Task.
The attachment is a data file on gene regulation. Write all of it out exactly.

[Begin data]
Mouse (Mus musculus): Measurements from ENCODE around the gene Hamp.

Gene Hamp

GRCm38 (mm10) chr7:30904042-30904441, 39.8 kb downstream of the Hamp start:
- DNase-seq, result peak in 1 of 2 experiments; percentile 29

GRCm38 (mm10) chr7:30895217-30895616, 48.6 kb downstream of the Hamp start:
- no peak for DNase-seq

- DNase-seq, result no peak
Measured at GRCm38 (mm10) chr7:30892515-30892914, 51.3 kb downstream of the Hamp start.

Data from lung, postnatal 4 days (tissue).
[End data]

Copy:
Mouse (Mus musculus): Measurements from ENCODE around the gene Hamp.

Gene Hamp

GRCm38 (mm10) chr7:30904042-30904441, 39.8 kb downstream of the Hamp start:
- DNase-seq, result peak in 1 of 2 experiments; percentile 29

GRCm38 (mm10) chr7:30895217-30895616, 48.6 kb downstream of the Hamp start:
- no peak for DNase-seq

- DNase-seq, result no peak
Measured at GRCm38 (mm10) chr7:30892515-30892914, 51.3 kb downstream of the Hamp start.

Data from lung, postnatal 4 days (tissue).